Next strike up: UC Medical System
For the first time in months, the strike news isn't about teachers.
It's about the University of California, and it's pretty big.
Thousands of vocational nurses, truck drivers, security guards and other service workers walked off the job at 10 University of California campuses Monday morning, kicking off a planned three-day strike over pay and causing widespread delays in patient care at UC medical centers.
...While university administrators were planning to bring in at least 1,000 replacement employees, sympathy strikes set for Tuesday by the California Nurses Union and the University Professional and Technical Employees were expected to complicate matters. In total, the number of striking employees could reach 53,000.
“Our only option again is to strike,” said Kathryn Lybarger, president of American Federation of State, County and Municipal Employees Local 3299, whose 25,000 systemwide workers initiated the action. “We are holding the line on some of the last middle-class jobs in California.”
The AFSCME members represent over 15,000 vocational nurses, respiratory therapists and medical technologists across the UC system as well as more than 9,000 janitors, cooks and security guards.
...Union representatives say they deserve more.
“They’ve been tone deaf to our calls around inequality and stopping the outsourcing,” Lybarger said. “They won’t even say the words inequality and outsourcing.”
53,000 is nothing to sneeze at.
I especially like the sympathy strikes. A little solidarity goes a long ways.
As for the teacher strikes, Republicans are trying to undermine the gains of the teachers now that the strikes are over.
Members of Oklahoma Taxpayers Unite, an anti-tax group, filed paperwork last week to get a veto referendum on the November ballot. The group has until July 18th to collect about 41,000 signatures. The new taxes to fund the salary increases are scheduled to go into effect on July 1, but there’s debate over whether those would need to be put on hold if activists collect enough ballot signatures before that date.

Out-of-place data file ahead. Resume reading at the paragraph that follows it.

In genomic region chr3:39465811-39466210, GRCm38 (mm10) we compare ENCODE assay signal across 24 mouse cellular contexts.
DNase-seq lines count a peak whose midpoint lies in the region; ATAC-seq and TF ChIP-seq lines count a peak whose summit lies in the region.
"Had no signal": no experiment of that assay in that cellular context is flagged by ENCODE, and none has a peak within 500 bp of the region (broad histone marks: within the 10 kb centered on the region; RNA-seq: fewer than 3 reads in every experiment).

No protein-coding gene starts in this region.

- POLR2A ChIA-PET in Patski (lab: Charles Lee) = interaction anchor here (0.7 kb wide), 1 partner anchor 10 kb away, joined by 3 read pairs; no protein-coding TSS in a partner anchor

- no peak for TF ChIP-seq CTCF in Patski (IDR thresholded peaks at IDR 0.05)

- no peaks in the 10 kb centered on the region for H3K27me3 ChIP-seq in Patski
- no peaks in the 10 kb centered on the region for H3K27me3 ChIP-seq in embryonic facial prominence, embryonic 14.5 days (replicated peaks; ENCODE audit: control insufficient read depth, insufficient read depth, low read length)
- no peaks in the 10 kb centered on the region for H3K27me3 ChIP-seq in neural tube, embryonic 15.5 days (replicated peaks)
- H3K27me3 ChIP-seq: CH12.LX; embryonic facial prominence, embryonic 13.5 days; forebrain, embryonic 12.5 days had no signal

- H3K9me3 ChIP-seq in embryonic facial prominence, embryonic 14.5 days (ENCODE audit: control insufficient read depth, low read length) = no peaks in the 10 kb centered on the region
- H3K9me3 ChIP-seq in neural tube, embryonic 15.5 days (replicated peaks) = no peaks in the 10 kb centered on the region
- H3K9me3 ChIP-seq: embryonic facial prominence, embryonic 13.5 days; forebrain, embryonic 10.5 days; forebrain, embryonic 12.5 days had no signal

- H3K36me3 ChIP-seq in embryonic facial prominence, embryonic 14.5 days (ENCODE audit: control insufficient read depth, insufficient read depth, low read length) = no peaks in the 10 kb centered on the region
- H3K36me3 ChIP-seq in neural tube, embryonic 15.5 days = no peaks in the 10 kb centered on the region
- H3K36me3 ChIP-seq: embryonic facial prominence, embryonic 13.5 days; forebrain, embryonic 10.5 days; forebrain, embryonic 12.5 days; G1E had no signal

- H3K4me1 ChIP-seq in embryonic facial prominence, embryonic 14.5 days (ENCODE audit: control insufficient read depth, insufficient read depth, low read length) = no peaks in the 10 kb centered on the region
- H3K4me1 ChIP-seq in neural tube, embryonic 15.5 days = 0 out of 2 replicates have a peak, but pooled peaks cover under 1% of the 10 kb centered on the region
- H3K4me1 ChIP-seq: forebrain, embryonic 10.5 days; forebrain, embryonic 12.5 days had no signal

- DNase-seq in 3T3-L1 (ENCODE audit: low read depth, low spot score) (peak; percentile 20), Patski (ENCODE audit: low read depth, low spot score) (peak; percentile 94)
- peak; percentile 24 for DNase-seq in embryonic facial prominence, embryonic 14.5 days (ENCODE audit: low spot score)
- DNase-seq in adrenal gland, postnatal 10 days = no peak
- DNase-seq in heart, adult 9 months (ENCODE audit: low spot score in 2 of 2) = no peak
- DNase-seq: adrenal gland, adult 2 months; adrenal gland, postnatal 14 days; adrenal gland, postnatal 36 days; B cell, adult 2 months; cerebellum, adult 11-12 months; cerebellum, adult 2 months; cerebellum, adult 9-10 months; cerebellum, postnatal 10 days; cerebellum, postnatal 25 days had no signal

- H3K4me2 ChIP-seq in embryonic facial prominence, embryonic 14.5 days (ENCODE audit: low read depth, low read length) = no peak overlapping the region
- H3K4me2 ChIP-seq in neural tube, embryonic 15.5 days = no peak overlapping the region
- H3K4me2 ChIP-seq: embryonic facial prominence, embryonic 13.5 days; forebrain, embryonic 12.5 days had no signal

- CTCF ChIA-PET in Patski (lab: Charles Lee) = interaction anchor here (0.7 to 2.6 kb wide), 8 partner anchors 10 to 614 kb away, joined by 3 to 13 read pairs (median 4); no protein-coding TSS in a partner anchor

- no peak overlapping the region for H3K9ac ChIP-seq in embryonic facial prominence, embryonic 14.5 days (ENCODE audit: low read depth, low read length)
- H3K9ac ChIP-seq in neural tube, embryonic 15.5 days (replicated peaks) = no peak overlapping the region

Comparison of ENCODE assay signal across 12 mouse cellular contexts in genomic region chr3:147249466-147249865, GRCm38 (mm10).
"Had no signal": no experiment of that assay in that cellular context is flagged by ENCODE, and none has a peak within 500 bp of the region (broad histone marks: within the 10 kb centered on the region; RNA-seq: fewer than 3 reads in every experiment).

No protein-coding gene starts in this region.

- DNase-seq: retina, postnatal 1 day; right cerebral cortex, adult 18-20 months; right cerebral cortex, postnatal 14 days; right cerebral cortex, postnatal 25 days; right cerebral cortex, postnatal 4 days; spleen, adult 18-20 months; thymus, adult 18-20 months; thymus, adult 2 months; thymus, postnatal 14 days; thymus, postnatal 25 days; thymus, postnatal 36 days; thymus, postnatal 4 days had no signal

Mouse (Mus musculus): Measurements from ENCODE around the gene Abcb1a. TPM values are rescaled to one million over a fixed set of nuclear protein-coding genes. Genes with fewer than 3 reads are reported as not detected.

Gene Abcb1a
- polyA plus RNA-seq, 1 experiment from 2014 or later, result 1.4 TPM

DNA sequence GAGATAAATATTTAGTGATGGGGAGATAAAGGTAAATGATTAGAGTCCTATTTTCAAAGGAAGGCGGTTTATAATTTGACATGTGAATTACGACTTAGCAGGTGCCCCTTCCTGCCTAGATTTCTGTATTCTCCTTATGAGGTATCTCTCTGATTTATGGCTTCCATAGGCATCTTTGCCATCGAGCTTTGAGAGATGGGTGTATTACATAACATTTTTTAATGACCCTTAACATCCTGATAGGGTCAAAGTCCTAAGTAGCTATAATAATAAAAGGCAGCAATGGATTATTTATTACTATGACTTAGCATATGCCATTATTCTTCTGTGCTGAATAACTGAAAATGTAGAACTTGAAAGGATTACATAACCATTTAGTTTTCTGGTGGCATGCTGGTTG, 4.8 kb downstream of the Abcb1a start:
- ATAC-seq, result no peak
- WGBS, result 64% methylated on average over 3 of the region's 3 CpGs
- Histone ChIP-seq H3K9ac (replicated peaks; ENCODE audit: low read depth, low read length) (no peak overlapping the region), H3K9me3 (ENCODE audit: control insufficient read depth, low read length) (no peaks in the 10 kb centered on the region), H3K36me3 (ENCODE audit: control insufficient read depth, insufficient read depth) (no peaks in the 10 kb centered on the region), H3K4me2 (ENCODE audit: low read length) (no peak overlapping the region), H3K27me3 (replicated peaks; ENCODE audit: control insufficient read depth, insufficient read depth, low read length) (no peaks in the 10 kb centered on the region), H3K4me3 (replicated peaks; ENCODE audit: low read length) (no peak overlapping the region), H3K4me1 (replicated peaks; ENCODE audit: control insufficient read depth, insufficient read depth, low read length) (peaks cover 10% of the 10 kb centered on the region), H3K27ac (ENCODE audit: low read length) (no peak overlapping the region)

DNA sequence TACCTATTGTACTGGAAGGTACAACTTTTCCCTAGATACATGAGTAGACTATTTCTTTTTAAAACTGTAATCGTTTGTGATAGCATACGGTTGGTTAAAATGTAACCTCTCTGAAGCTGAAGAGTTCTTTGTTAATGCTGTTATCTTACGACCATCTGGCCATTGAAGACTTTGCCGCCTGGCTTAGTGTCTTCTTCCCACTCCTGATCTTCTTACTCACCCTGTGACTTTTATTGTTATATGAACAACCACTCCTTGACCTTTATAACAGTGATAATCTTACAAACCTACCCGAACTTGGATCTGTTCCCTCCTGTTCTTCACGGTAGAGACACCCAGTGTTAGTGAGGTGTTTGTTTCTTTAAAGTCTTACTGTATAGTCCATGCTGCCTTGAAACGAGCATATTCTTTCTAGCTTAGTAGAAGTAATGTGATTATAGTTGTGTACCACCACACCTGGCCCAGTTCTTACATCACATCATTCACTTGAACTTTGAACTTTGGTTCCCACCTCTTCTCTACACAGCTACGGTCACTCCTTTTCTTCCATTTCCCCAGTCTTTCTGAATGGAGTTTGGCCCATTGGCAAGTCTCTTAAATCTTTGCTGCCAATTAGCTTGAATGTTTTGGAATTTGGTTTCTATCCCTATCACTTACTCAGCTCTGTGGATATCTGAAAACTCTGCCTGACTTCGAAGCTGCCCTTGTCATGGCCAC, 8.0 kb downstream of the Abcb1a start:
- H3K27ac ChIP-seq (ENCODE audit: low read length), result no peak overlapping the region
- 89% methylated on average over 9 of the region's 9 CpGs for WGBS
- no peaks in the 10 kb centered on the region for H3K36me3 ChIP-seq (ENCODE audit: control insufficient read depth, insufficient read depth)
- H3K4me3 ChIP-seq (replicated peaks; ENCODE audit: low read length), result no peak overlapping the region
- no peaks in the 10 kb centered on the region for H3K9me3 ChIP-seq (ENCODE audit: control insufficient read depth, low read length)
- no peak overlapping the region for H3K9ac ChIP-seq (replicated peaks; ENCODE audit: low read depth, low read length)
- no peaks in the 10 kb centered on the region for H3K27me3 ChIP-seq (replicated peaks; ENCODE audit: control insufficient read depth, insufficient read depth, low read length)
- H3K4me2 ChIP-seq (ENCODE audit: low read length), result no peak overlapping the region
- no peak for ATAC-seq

Taking aim at a bill designed to protect children from abuse and neglect, Oklahoma state Rep. Todd Russ (R-Cordell) introduced a last-minute amendment to prevent school districts from automatically deducting union dues from teacher paychecks. Educators instead would need to make other arrangements to handle membership payments. Russ’s amendment would have also mandated that a majority of educators in each school district vote every five years on whether they want to keep their collective bargaining unit; if a majority did not vote in favor, the school district would be stripped of union representation.
Doug Folks, a spokesperson for OEA, told Rewire.News that teachers, police officers, firefighters, and state workers inundated legislators’ phone systems and “in about 18 hours, we were able to get enough promises of no votes that the [amendment] was never heard.” The bill, SB 1150, was approved by lawmakers without the anti-union provisions.
A union-busting revenge bill is sort of what you would expect from Oklahoma conservatives. Unfortunately for Republicans, the teachers are still popular.
The sneakiest way that Republicans are undermining the gains by the teachers is how they will be paid for.
Educators returned to work after the state legislature gave them a 20 percent salary raise over three years and some extra funding for public education.
But there’s a catch: Lawmakers are going to make them and other middle- and working-class Arizonans pay for the raise.
Teachers had wanted legislators to raise business and income taxes on wealthy Arizonans to restore cuts to public education and boost anemic teacher salaries. Republicans gave in to some of the demands for more funding — but they’re not paying for the salary hike with new taxes on the wealthy. Instead, the legislature passed a fee on motorists and shifted most of the cost of desegregating schools from the state to taxpayers in low-income school districts. Those levies will largely hit working- and middle-class taxpayers.
It looks like the next fight will be over tax reform.